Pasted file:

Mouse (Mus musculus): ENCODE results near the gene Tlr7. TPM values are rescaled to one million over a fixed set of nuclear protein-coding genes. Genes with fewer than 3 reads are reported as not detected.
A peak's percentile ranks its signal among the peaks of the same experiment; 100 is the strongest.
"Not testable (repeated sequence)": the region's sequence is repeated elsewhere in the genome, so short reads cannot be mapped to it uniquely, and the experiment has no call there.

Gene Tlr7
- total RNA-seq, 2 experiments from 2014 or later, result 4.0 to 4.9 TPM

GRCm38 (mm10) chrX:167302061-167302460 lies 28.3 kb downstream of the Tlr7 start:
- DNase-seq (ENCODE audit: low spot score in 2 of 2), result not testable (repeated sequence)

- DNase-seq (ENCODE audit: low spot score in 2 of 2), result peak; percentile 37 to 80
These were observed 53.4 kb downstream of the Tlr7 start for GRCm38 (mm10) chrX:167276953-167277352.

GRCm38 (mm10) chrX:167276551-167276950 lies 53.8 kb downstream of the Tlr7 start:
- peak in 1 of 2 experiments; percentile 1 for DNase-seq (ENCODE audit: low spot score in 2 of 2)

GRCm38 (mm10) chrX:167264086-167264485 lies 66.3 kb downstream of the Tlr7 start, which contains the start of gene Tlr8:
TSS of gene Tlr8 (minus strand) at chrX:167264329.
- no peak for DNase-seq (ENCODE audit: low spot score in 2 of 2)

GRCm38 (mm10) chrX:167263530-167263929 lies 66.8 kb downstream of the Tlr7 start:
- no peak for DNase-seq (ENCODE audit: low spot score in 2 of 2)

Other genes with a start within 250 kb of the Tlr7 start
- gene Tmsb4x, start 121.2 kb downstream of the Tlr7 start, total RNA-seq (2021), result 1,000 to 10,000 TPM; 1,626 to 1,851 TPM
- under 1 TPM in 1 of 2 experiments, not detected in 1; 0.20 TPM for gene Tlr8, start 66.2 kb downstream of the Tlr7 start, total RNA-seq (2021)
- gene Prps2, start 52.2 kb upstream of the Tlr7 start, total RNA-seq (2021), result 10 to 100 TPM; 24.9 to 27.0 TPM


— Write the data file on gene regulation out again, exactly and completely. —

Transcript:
Mouse (Mus musculus): ENCODE results near the gene Tlr7. TPM values are rescaled to one million over a fixed set of nuclear protein-coding genes. Genes with fewer than 3 reads are reported as not detected.
A peak's percentile ranks its signal among the peaks of the same experiment; 100 is the strongest.
"Not testable (repeated sequence)": the region's sequence is repeated elsewhere in the genome, so short reads cannot be mapped to it uniquely, and the experiment has no call there.

Gene Tlr7
- total RNA-seq, 2 experiments from 2014 or later, result 4.0 to 4.9 TPM

GRCm38 (mm10) chrX:167302061-167302460 lies 28.3 kb downstream of the Tlr7 start:
- DNase-seq (ENCODE audit: low spot score in 2 of 2), result not testable (repeated sequence)

- DNase-seq (ENCODE audit: low spot score in 2 of 2), result peak; percentile 37 to 80
These were observed 53.4 kb downstream of the Tlr7 start for GRCm38 (mm10) chrX:167276953-167277352.

GRCm38 (mm10) chrX:167276551-167276950 lies 53.8 kb downstream of the Tlr7 start:
- peak in 1 of 2 experiments; percentile 1 for DNase-seq (ENCODE audit: low spot score in 2 of 2)

GRCm38 (mm10) chrX:167264086-167264485 lies 66.3 kb downstream of the Tlr7 start, which contains the start of gene Tlr8:
TSS of gene Tlr8 (minus strand) at chrX:167264329.
- no peak for DNase-seq (ENCODE audit: low spot score in 2 of 2)

GRCm38 (mm10) chrX:167263530-167263929 lies 66.8 kb downstream of the Tlr7 start:
- no peak for DNase-seq (ENCODE audit: low spot score in 2 of 2)

Other genes with a start within 250 kb of the Tlr7 start
- gene Tmsb4x, start 121.2 kb downstream of the Tlr7 start, total RNA-seq (2021), result 1,000 to 10,000 TPM; 1,626 to 1,851 TPM
- under 1 TPM in 1 of 2 experiments, not detected in 1; 0.20 TPM for gene Tlr8, start 66.2 kb downstream of the Tlr7 start, total RNA-seq (2021)
- gene Prps2, start 52.2 kb upstream of the Tlr7 start, total RNA-seq (2021), result 10 to 100 TPM; 24.9 to 27.0 TPM